As the congressional campaign season kicks off, and we all brace for an onslaught of ads, attention must be paid to the damage big money does to our democracy, and to why it is allowed to happen.
Fortunately, solutions are available, if we push for them.
First, why do we have the problem? The short answer is this: the U.S. Supreme Court. The Supreme Court reasons that speaking to the public about candidates costs money, therefore limiting the money restricts political speech. Since political speech deserves the highest First Amendment protection, money spent on political speech does, too. Moreover, says the court, allowing unlimited speech results in a better informed electorate.
We all want a more broadly and deeply informed electorate. If unlimited campaign money achieved that education we would be heading into the best informed election yet. But we’re not, because the court’s logic rests on two unstated assumptions that are false. The court is assuming, first, that political ads are informative and, second, that more money will give access to more views.
Contrary to the court’s assumption, political ads aim to manipulate our emotions, not educate us. Even ads that present “facts” tell out-of-context half-truths. One will say the candidate cut taxes and the next will say the same candidate raised taxes. In TV ad timeframes it is impossible to give enough context for voters to understand the choice reflected in taxation decisions. But only by understanding the trade-off in the underlying decision can a voter fairly judge the choice.
Second, the unlimited money leads to fewer voices being heard, not more. That’s because the volume of the well-financed voices is so loud everyone else is drowned out. Indeed, it took just 32 billionaires and corporations, giving an average of $9.9 million apiece to Super PACs, to match every single dollar that small donors gave to the Romney and Obama campaigns combined. That statistic, and many other chilling ones, can be found in Billion Dollar Democracy, a report by Demos and the U.S. PIRG Education Fund. Combined, the top 0.1 percent of donors contributed $1.67 billion of the more than $6 billion spent in 2012, according to the Sunlight Foundation, in the group’s “The Political 1% of the 1% in 2012,” a piece that can be found at sunlightfoundation.com.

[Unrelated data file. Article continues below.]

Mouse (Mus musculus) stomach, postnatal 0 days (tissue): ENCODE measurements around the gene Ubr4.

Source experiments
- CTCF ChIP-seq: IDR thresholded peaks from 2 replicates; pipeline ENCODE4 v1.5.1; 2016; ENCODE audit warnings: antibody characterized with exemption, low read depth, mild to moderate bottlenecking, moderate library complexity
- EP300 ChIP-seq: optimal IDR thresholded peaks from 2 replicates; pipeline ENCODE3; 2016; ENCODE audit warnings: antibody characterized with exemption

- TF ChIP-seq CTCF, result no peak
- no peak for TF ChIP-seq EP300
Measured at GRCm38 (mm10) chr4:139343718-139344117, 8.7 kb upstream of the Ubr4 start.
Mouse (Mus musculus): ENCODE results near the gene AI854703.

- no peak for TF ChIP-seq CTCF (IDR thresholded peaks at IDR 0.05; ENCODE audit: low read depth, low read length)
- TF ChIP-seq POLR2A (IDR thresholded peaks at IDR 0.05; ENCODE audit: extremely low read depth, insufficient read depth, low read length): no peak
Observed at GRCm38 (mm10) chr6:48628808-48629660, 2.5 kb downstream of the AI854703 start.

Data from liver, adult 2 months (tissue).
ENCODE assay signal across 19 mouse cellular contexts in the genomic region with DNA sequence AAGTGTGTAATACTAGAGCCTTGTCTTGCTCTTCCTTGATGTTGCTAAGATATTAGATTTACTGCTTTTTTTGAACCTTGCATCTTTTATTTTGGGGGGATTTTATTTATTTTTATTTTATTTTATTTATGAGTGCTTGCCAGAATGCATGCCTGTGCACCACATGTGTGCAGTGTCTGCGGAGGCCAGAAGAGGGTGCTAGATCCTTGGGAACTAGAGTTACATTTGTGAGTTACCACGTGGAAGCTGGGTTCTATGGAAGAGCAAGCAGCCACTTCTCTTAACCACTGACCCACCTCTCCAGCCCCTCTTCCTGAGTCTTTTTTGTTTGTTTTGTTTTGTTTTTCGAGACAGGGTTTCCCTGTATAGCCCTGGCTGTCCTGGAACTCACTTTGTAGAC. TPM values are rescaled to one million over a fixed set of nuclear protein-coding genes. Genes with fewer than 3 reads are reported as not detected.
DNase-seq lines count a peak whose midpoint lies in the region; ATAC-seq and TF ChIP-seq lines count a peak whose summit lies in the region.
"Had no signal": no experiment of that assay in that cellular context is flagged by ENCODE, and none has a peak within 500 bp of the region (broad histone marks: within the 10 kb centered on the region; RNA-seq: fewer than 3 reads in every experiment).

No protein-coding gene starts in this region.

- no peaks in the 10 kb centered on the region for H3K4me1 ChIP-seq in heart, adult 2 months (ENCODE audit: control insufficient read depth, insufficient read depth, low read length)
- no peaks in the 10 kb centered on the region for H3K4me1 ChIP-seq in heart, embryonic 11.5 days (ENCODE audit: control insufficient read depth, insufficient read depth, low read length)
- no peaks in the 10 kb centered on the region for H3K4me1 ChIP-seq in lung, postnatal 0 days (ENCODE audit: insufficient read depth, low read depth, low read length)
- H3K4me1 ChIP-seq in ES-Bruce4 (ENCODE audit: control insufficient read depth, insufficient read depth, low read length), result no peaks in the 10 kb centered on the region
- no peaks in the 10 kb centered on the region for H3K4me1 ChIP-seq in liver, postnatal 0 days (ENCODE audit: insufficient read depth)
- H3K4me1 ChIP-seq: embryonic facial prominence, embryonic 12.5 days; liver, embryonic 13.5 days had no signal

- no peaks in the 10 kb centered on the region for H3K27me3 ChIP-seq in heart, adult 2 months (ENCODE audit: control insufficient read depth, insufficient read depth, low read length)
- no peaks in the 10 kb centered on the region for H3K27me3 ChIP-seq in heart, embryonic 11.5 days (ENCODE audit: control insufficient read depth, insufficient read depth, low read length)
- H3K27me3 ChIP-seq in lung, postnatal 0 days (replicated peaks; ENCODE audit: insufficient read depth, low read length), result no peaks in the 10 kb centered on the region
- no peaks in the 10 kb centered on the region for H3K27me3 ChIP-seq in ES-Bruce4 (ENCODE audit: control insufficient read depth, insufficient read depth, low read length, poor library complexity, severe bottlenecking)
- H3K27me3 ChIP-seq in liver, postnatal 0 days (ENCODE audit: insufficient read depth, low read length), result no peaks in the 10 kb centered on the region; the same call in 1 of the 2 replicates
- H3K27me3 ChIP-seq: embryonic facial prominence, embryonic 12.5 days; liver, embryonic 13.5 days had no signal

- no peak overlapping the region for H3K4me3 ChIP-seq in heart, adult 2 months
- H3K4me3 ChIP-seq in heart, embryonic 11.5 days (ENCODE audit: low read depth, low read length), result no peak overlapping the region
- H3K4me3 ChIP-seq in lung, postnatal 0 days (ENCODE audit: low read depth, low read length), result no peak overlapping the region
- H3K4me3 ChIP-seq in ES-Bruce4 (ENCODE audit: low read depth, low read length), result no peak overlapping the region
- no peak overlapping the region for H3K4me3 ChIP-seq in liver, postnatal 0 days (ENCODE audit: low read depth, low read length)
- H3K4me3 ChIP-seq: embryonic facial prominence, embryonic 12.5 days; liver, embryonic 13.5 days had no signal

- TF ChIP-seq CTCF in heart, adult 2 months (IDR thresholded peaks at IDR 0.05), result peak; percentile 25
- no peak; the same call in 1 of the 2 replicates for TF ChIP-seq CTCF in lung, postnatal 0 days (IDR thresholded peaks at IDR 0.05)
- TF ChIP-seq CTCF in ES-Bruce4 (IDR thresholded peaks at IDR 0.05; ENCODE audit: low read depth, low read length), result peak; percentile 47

The court has not yet eliminated all campaign finance rules because it recognizes that corruption (or even the appearance of corruption) is bad. For that reason, the court has so far accepted limits capping how much any one person can contribute to a candidate or a political committee and limits capping a person’s total contribution to any combination of candidates or committees. Those “aggregate” limits, however, are the issue in a current case, McCutcheon v. the FEC. If the court rules as expected, one or both aggregate limits will disappear when the court issues its opinion.
Corruption should be a very real concern as the court considers McCutcheon. There’s a well-documented connection between the policies that are enacted and the policies being advocated by the “donor class,” even if the policies hurt most people. The tax code is littered with examples; one has hedge fund managers paying a 20 percent tax on their gigantic incomes instead of the 33 percent or more they would pay if the tax code defined their income as wages instead of “carried interest.” That carried interest loophole makes your tax bill higher.
Beyond the devastating policy impact, big money has a big role in government dysfunction because big money is often very partisan. According to the Sunlight Foundation report, about half of the biggest 2012 donors gave 90 percent or more of their money to Republican candidates and about a third gave 90 percent or more to Democratic candidates.
The Republican partisanship of the big donors was particularly intense, because conservative Republicans depended more on the contributions of the 0.1 percent than did moderate Republicans. No similar correlation existed between big money and liberal versus moderate Democrats.
How can we get the money out? The Supreme Court’s reasoning leaves two basic choices: amend the constitution to enable regulation of campaign finance and/or create a parallel system of publicly financed campaigns.
To date, 16 states have called for a constitutional amendment, including deep-red Montana and deep-blue Massachusetts. New York hasn’t, yet. Still, 17 New York cities and counties have demanded one, though not Suffolk County or any East End town. A handful of states, including Connecticut, have adopted public financing of campaigns. Connecticut’s system finances candidates for governor, lieutenant governor, attorney general, state comptroller, secretary of state, state treasurer, state senator and state representative. New York is currently considering adopting its own version as part of Gov. Andrew Cuomo’s budget.
To help raise awareness of our campaign finance crisis, the Southold Democrats are participating in a national action on whatever day the McCutcheon decision is handed down by the Supreme Court. If you’d like to join us in taking a stand, check out our Facebook page for details.
Abigail Caplovitz Field is an attorney and freelance journalist who lives with her family in Cutchogue. She is a member of the Southold Democratic